Having listened to Radiolab describe the origins and early history of HIV yesterday, I found this press release particularly fascinating. The World Health Organization is investigating an outbreak of an unknown disease in Cambodia. The disease begins with a fever, then progresses into neurological symptoms and very quickly to respiratory failure. All the recorded cases have been in children. 62 children were admitted to hospitals with these symptoms. 61 have died. (I should note that this doesn't necessarily mean that whatever this is has a 98% kill rate. We're only talking about the people whose symptoms were severe enough that they ended up in a hospital. There could be many more asymptomatic or mild cases.) (Via John Rennie)

7 Responses to “Unknown respiratory disease in Cambodia”

  1. The kill rate is especially high in new diseases as people don’t know the symptoms to seek treatment for.

  2. Stefan Jones says:

    Let’s hope a vaccine is quickly created, so that strident activists can rail against it and convince parents to have parties where their kids can get infected and sweat it out, the way nature intended. 

  3. corydodt says:

    I’m curious, how do “kill rate” statistics take into account the competence of the treatment center? I don’t know what it’s like in Cambodia, but there must be places in the world where health care is one step up from witch doctors. If a new disease shows up there, how do we count the people killed by the disease separately from the people killed by the treatment?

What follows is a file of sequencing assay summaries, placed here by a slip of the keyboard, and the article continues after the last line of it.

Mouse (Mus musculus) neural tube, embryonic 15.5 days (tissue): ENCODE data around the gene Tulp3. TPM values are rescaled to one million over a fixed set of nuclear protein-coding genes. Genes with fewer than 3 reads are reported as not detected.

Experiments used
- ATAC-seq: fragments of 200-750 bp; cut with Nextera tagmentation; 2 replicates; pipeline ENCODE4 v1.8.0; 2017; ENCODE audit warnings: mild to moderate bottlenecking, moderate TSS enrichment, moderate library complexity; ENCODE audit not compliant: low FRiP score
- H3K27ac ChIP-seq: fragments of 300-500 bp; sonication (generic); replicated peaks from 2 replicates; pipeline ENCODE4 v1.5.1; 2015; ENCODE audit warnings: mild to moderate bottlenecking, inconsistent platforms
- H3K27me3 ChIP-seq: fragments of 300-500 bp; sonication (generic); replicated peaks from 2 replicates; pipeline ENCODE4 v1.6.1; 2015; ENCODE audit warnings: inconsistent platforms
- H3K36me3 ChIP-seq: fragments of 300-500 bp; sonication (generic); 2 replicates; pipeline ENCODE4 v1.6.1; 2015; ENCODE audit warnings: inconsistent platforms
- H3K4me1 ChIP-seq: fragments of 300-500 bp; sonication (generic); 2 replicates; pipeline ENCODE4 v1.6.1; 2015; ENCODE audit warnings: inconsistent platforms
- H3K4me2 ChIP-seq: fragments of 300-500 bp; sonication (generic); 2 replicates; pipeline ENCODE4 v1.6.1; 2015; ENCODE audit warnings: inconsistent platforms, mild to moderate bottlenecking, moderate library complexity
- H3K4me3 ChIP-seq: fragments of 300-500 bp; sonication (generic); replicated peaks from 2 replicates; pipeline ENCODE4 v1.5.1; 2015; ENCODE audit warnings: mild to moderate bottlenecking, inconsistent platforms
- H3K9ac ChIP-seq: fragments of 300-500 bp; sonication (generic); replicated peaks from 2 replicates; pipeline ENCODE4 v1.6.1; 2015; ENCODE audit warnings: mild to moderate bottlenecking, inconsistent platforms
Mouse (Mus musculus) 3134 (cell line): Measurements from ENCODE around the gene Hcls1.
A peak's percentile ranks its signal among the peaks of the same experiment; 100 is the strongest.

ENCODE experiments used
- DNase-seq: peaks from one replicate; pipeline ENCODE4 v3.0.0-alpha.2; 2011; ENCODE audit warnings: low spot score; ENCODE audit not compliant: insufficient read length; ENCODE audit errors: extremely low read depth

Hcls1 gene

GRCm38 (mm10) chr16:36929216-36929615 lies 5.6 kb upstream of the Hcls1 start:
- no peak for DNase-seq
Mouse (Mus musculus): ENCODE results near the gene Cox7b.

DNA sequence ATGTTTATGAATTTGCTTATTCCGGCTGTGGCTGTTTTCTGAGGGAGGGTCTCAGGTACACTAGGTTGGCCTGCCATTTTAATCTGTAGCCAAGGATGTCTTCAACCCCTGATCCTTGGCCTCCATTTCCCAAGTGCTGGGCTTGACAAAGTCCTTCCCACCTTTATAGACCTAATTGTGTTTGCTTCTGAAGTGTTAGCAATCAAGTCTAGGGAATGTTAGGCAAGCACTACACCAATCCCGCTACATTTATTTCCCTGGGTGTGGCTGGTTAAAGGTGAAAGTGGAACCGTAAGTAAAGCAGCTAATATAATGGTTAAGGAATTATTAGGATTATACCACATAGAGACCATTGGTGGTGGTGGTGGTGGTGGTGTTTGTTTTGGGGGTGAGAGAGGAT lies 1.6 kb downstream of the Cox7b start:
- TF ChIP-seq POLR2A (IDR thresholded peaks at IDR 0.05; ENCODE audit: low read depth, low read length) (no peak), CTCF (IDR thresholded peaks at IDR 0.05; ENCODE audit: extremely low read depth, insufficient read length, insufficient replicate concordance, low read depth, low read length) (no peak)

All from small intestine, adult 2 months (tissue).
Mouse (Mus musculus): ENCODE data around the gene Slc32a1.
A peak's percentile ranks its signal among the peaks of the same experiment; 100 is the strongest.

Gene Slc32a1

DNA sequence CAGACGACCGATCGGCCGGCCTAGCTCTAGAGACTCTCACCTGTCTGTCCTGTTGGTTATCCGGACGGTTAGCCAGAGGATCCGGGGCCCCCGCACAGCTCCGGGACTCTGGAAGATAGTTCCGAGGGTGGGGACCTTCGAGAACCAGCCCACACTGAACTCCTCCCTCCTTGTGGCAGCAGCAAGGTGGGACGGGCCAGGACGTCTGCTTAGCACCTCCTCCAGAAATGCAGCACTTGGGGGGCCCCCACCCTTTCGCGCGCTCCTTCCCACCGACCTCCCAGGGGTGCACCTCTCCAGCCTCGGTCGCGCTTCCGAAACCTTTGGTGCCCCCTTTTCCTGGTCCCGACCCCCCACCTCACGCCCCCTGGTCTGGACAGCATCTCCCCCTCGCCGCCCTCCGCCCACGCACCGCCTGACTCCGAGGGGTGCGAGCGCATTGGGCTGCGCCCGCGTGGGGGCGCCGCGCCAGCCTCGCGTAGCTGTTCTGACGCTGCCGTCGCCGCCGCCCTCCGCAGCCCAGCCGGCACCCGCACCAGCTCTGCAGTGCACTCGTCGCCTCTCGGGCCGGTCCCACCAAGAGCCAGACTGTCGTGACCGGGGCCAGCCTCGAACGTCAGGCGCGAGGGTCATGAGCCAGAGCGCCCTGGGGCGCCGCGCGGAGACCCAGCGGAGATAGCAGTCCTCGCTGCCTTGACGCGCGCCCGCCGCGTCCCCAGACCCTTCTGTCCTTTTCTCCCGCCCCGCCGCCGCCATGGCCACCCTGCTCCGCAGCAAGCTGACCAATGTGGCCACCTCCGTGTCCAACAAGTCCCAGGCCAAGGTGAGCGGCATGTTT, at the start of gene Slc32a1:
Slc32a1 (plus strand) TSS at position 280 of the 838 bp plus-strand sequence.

Serious question. Mostly.

    • CH says:

      I would guess by looking at patients in a hospital and their survival rate compared to the survival rate in some other country. I’m pretty sure WHO knows the numbers.

  4. snakedart says:

    This strikes me as interesting due to my brief obsession (infection?) last week by the iOS app Plague Inc., which does a good job of simulating the rise, spread, mutation, and global battle against a new disease.  

    One thing the game demonstrated in realistic fashion was how pathogens that come to light in poorer, more rural areas have a greater chance of spreading, since they remain unnoticed for longer, have more potential transmission vectors, and can take advantage of dirtier conditions and less effective healthcare systems.

  5. we have many scientist that can focus in this case that can prevent this neurological symptoms i hope that can prevent this circulatory failure dont lose hope god. is in ur side!

  6. Patrick Chilton says:

    Madagascar has closed its ports.

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